Kromeríž Archdiocesan Museum

Museum (Czech Republic)
  •   2,327 Artworks have been viewed 2,327 times.
  •   4 4 followers.
  •   11 11 artworks.
  •   10 10 artists.


Established in 2006, the Archdiocesan Museum in Kroměříž is situated in the Kroměříž Chateau, the former prestigious residence of the bishops and archbishops of Olomouc. In 1998, together with the gardens, the Chateau was added to the UNESCO World Heritage List.

The original appearance of the Kroměříž episcopal seat, i.e. the castle of bishop Bruno von Schaenburg (1245–1281), is only hypothetical. The first written mention of the castle comes from 1435, although the architectural development of the residence may be traced back to the episcopacy of Stanislav Thurz (1496–1540). Of the multi-winged building with an inner yard from that time, only the present southern prism entrance tower with its unique Gothic and Renaissance stone sculpture decorative facade has been preserved, as has the late Gothic star vaulting in the upstairs room. During the episcopacy of bishop Stanislav Pavlovský (1579–1598) the building was re-built in the Renaissance style.

In view of the extensive damage to the castle during the Thirty Years War, Bishop Karl von Lichtenstein Kastelkorn (1664–1695) was obliged, upon being elected, to restore the chateau, not only as a prestigious residence, but also as an administrative centre for the episcopal properties, the feudal system centre and the executive centre of feudal law.

In 1665, Liechtenstein established a building office on the premises of the devastated chateau and employed architect Filibert Luchese (1606–1666). He envisioned the restoration as a thorough rebuilding, in part using the original construction and incorporating the massive tower into a complex of four monumental wings surrounding a central courtyard. At the same time the bishop founded the Flower Garden.

The vast rebuilding of the chateau took place in the second half of the 1680s when Giovanni Pietro Tencalla (1629–1702) adjusted Lucheses designs and also implemented them; first the north-east wing was built with a salla terrena and grottos. After almost a quarter of a century of intensive building and art work, the vision of Bishop Liechtenstein was fulfilled.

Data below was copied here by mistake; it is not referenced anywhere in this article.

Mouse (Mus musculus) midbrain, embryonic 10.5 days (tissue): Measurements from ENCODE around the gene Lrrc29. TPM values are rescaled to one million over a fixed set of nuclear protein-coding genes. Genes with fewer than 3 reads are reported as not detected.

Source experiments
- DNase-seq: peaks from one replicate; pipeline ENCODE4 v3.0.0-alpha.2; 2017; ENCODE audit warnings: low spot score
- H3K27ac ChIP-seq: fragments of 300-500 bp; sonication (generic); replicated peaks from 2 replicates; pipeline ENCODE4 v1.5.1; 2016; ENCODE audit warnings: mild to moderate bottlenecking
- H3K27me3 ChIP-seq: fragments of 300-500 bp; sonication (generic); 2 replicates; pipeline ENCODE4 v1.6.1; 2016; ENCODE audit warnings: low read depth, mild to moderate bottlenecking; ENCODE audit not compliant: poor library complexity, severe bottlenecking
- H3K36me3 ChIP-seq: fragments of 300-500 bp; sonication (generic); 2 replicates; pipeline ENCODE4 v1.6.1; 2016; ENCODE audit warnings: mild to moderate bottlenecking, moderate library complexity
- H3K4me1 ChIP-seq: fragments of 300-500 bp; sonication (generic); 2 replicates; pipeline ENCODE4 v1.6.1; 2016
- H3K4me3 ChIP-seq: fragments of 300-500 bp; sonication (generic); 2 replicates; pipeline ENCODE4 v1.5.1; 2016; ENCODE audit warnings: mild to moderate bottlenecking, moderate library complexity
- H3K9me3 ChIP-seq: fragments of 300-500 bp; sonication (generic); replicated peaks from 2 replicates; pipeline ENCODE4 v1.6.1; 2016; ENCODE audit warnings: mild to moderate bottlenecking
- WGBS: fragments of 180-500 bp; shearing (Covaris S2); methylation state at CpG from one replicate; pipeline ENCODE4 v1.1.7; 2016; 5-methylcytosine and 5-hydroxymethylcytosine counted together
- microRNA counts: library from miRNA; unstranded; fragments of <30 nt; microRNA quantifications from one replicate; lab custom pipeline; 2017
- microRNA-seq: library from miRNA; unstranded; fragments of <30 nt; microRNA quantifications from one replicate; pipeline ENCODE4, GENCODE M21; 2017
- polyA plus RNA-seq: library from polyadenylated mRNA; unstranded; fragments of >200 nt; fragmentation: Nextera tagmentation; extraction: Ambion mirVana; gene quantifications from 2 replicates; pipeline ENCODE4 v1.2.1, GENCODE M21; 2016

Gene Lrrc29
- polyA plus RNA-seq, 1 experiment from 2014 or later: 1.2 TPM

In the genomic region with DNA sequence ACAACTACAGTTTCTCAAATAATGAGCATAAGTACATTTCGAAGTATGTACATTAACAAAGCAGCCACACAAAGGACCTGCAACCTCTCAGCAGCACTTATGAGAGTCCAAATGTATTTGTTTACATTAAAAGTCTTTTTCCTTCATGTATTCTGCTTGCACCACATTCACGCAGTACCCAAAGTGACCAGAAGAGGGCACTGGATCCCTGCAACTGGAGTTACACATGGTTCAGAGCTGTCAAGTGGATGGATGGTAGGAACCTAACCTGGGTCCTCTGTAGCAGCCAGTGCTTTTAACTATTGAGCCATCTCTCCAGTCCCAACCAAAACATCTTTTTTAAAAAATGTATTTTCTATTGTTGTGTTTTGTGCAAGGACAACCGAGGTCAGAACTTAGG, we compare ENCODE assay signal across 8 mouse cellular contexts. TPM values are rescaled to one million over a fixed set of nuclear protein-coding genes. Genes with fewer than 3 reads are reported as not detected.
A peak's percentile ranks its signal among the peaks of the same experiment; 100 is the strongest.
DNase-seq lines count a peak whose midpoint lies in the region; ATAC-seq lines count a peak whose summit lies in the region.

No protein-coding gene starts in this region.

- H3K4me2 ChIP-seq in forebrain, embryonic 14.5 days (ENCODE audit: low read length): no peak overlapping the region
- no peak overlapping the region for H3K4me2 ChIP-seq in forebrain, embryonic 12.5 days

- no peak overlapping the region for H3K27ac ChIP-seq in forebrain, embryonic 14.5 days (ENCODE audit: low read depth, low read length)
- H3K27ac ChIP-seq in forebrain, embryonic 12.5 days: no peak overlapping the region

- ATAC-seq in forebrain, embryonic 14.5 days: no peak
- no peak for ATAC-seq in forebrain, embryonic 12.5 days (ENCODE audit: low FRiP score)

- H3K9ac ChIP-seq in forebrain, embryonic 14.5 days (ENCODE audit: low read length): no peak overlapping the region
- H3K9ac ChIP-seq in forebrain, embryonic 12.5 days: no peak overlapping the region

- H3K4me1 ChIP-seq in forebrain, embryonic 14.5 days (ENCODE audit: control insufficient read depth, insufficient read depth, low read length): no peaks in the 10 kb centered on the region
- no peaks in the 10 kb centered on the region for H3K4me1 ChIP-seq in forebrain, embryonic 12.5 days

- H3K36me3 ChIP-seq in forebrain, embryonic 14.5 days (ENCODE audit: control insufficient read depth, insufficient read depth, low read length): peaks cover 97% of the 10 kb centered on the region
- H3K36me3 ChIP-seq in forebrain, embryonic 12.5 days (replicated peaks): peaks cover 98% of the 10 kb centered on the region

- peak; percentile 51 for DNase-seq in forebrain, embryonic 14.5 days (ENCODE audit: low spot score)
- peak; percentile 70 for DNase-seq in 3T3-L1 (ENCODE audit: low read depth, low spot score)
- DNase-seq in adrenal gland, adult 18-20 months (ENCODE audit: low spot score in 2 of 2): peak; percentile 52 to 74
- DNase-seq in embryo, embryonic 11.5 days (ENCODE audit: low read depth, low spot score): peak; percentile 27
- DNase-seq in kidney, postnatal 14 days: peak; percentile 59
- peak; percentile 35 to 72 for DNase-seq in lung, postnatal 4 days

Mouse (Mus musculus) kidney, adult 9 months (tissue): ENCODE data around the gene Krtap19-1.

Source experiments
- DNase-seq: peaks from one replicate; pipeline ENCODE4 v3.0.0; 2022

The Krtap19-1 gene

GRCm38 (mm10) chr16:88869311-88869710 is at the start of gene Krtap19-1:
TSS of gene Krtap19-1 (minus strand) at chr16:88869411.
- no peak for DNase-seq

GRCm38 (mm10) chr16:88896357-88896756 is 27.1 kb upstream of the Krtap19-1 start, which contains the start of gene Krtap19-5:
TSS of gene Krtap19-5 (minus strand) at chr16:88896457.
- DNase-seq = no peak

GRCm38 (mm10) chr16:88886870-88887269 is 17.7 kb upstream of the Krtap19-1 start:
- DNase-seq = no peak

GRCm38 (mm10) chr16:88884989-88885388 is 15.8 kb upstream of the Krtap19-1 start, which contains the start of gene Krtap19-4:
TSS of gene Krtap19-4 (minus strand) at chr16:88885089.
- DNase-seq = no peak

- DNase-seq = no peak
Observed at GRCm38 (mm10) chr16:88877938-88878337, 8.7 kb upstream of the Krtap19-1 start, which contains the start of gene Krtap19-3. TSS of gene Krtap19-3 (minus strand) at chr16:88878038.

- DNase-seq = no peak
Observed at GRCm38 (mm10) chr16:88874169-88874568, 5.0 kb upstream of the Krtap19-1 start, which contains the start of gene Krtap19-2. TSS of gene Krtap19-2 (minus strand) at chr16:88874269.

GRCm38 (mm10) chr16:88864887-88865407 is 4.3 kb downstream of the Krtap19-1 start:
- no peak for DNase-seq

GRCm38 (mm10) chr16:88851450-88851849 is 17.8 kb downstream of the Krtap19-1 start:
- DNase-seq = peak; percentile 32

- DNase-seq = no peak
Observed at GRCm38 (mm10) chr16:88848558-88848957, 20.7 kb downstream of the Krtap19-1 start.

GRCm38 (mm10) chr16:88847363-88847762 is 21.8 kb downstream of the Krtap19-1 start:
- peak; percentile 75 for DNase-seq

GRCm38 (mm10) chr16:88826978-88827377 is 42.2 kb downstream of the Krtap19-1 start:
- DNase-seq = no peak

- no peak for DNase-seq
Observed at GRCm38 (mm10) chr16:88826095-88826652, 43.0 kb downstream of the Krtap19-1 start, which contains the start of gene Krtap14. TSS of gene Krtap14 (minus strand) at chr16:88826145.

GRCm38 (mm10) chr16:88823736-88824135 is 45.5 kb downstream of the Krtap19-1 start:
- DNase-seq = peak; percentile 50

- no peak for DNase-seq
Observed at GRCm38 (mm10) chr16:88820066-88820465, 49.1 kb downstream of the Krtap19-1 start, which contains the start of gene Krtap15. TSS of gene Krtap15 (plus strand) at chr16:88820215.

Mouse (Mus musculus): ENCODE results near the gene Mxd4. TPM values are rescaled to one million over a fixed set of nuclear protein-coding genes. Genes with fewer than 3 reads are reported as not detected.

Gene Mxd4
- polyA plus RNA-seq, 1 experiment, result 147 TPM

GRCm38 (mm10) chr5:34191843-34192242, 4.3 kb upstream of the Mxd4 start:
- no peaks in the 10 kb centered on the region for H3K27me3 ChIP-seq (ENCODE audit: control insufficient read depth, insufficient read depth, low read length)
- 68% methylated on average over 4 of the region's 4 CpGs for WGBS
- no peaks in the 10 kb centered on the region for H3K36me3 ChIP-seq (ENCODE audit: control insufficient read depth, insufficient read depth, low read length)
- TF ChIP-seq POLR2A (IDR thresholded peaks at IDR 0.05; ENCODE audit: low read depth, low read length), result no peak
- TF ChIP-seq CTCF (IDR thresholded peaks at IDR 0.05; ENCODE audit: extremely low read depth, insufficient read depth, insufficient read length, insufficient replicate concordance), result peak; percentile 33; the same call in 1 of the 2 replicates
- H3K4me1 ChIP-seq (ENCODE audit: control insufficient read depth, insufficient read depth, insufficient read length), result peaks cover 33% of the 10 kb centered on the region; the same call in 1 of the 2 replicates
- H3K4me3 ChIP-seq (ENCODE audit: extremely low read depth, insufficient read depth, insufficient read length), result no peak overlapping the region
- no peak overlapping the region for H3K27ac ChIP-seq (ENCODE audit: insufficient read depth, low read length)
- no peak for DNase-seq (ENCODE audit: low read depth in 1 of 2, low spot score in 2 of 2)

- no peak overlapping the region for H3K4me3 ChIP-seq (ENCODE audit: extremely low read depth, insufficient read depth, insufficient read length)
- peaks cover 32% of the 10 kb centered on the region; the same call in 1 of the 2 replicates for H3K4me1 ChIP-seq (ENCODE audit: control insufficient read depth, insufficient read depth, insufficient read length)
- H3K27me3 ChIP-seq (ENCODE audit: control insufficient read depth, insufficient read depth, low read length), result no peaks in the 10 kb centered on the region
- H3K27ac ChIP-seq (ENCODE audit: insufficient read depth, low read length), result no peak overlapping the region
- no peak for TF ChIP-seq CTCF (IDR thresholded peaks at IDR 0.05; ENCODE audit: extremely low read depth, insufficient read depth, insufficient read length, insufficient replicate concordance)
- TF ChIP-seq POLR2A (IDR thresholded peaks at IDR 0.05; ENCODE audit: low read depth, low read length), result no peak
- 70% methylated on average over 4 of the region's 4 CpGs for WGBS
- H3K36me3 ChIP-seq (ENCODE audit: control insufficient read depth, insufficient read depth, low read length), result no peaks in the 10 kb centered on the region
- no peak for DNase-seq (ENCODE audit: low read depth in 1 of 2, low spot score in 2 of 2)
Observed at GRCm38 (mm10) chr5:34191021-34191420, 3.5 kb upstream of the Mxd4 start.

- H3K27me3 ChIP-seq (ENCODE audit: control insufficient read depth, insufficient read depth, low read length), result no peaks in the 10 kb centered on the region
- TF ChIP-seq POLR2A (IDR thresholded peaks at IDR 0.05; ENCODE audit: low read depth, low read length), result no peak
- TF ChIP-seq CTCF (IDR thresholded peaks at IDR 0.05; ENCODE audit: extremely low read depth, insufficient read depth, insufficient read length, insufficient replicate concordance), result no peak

On 16th March, 1752, however, the Chateau burnt down. As part of the renovations, specifically the decoration of the prestigious halls and the library, painters Franz Anton Maulbertsch (1724–1796), Josef Stern (1716–1775) and later Franz Adolph von Freenthal (1721–1773) were employed. The renovation, including the decoration and furnishing of the interiors, was only finished in 1770. During the archiepiscopacy of Anton Theodor von Colloredo-Waldsee (1777–1811) the Chateau premises were expanded on the north side of the residence with the addition of a loggia with arcades (the Colloredo Colonnade).

Other significant alterations to the chateau and its immediate surroundings were carried out from the 1830s onwards when architect Anton Arche (1793–1851) was hired as Director of the Archiepiscopal Building Office. At that time the adjoining Sněmovní Square received its present appearance and the Chateau Garden was made into an English garden.

In the second half of the 19th century, the remodelling of the interiors followed. During the archiepiscopate of Theodor Kohn (1892–1904), the main entrance from the courtyard to the staircase hall of the chateau where a pillar portico with a balcony and a balustrade was built, complete with the archiepiscopal emblem.

At present, the complex of the gardens and the chateau is accessible via several types of tours. The Archdiocesan Museum in Kroměříž manages various "sections" of the collections introducing the individual parts of the archiepiscopal collections. Apart from the professional management of the collections, the museum prepares short-term exhibitions, too. [source]